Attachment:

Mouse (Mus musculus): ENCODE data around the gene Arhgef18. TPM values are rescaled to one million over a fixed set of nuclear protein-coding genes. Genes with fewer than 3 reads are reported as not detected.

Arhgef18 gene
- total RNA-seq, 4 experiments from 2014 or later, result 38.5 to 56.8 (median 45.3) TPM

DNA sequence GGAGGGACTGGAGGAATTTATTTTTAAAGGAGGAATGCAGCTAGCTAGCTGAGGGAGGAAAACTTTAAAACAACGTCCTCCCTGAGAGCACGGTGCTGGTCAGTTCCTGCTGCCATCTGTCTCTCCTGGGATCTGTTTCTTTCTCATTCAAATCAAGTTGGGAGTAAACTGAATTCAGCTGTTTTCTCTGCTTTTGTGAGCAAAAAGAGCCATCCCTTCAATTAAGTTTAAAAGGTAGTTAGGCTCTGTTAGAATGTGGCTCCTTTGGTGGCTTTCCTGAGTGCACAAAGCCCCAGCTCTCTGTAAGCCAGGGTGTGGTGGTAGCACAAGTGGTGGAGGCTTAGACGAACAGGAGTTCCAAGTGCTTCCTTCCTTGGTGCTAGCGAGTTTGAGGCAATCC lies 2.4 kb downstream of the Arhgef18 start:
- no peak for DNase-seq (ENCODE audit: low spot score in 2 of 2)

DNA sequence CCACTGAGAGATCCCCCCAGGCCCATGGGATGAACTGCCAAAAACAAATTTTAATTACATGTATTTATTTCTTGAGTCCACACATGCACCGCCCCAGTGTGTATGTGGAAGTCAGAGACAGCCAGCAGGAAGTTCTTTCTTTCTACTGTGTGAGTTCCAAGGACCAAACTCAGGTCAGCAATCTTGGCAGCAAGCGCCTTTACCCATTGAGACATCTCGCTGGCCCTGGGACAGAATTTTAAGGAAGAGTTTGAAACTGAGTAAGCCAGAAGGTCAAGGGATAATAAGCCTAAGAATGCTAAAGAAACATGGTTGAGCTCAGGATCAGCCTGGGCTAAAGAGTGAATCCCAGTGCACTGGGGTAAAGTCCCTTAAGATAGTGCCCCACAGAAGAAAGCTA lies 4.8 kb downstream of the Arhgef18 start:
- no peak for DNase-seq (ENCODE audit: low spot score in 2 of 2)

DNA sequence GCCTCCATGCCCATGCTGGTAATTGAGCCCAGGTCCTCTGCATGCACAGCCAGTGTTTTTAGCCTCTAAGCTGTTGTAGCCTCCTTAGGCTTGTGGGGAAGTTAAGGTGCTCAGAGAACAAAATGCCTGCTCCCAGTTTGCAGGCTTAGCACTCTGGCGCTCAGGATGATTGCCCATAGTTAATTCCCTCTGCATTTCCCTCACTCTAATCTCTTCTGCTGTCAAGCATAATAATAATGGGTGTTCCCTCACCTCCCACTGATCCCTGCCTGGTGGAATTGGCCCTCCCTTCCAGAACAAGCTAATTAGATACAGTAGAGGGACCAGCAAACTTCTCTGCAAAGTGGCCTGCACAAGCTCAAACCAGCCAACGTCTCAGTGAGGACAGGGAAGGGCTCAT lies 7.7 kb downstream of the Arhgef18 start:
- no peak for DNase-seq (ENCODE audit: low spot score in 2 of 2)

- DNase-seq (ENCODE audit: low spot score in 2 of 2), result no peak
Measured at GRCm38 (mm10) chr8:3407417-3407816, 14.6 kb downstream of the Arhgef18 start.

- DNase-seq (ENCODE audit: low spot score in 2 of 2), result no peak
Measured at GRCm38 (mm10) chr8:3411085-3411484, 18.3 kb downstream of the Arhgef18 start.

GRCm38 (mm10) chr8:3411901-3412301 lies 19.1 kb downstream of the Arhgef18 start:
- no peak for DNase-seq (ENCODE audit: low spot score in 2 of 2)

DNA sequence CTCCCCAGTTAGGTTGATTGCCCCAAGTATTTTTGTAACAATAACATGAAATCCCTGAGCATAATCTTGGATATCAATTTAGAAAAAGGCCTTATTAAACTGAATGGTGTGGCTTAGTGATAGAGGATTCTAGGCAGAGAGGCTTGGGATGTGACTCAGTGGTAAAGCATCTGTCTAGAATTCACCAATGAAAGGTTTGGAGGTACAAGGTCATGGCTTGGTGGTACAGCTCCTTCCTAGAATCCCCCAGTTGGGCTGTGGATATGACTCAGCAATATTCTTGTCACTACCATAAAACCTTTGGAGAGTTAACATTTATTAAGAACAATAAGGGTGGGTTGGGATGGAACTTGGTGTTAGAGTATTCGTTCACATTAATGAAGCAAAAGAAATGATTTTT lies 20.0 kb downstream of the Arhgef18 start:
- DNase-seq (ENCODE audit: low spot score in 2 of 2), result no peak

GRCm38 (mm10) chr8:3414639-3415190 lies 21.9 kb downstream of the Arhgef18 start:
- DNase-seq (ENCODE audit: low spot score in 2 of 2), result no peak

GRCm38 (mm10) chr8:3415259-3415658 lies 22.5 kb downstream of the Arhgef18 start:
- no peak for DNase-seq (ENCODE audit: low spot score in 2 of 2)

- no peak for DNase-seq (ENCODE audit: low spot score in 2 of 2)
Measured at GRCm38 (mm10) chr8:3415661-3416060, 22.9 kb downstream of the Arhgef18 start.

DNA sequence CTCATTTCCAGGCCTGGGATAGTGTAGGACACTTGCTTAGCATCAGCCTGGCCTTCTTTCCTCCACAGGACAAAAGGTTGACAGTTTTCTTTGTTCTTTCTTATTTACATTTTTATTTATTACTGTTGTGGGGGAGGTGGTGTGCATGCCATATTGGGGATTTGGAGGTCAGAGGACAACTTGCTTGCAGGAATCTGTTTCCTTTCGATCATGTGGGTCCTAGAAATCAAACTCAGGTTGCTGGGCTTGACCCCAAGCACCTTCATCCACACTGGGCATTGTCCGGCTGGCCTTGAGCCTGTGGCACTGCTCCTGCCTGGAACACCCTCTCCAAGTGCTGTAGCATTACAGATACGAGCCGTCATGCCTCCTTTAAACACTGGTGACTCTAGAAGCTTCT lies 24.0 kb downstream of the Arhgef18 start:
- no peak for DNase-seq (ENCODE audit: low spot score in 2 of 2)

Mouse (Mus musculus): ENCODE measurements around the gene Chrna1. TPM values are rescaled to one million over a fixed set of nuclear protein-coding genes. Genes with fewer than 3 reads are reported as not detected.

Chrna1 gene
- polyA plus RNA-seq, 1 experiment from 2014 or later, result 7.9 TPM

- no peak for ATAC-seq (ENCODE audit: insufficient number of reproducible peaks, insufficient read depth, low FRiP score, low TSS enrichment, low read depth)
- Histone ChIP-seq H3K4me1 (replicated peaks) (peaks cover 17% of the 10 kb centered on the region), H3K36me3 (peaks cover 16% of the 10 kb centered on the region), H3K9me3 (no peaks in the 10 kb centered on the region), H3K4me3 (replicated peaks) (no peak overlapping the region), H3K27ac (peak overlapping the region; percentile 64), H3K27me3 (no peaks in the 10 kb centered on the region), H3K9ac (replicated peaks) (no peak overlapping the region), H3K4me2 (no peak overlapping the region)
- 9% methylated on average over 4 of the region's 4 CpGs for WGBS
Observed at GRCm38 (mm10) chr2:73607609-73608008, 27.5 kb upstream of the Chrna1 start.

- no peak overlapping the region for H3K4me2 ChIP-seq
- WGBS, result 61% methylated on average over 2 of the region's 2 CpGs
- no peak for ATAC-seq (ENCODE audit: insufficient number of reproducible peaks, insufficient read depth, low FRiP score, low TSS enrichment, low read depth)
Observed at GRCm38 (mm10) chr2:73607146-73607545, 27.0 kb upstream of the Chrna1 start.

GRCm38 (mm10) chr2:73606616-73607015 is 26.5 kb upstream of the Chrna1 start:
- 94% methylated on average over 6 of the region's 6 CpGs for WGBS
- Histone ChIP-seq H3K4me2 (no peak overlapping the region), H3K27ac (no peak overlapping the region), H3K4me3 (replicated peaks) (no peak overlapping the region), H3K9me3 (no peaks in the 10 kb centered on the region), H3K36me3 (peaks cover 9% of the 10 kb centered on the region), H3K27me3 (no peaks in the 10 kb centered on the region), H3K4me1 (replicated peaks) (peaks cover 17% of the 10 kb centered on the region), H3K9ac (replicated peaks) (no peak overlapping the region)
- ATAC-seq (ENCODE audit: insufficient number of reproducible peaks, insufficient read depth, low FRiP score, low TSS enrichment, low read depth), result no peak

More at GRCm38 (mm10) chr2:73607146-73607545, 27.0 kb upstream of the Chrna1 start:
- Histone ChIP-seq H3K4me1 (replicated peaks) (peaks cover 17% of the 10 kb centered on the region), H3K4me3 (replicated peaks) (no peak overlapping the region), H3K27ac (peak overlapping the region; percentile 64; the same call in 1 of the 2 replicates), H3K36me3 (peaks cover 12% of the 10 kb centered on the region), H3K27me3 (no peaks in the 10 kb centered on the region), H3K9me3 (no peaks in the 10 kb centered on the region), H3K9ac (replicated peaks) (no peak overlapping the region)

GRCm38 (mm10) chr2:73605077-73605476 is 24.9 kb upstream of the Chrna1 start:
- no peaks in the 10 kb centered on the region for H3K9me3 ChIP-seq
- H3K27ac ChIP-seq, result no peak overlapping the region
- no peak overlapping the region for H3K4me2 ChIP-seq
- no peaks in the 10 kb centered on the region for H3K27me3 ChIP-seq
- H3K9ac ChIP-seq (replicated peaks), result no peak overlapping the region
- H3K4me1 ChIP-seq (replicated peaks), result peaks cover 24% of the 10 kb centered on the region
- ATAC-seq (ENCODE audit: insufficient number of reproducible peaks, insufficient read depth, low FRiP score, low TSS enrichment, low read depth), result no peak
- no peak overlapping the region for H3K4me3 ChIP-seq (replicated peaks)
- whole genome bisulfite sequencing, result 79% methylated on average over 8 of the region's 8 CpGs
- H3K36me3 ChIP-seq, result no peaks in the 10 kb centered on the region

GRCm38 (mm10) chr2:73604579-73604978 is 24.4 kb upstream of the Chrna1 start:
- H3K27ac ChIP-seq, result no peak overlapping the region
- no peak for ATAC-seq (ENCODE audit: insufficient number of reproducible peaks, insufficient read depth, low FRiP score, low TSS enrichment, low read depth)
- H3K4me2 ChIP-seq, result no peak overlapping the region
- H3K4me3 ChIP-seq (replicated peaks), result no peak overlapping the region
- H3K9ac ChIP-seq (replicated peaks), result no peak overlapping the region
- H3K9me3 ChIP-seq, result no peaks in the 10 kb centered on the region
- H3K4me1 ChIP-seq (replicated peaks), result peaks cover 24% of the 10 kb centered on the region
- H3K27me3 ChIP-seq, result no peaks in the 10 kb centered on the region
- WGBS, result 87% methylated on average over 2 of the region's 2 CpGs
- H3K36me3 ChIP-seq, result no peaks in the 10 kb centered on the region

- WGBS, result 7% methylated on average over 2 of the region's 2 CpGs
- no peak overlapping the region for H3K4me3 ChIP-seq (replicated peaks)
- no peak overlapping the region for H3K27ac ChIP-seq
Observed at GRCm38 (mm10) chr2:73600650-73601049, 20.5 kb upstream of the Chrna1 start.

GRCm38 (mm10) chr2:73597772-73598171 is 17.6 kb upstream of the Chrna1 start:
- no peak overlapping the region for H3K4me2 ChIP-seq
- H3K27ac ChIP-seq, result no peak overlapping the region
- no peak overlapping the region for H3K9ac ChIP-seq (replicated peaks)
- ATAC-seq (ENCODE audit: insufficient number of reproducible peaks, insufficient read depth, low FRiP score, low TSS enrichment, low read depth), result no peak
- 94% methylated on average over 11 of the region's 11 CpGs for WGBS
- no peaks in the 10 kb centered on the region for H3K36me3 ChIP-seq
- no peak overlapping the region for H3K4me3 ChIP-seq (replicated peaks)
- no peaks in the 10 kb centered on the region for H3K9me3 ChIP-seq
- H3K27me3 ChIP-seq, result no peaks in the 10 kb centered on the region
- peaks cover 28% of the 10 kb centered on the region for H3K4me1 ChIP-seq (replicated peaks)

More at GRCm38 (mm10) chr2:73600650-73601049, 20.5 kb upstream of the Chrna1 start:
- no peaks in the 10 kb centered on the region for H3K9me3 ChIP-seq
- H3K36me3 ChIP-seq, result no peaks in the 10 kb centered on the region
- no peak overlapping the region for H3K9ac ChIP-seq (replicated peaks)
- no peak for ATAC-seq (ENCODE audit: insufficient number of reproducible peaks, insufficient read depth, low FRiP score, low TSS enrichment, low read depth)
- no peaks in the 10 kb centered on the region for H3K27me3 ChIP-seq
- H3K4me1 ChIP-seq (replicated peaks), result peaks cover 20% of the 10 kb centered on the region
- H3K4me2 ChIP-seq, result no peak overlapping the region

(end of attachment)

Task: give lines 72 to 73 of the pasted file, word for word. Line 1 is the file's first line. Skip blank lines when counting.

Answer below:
- no peak overlapping the region for H3K9ac ChIP-seq (replicated peaks)
- ATAC-seq (ENCODE audit: insufficient number of reproducible peaks, insufficient read depth, low FRiP score, low TSS enrichment, low read depth), result no peak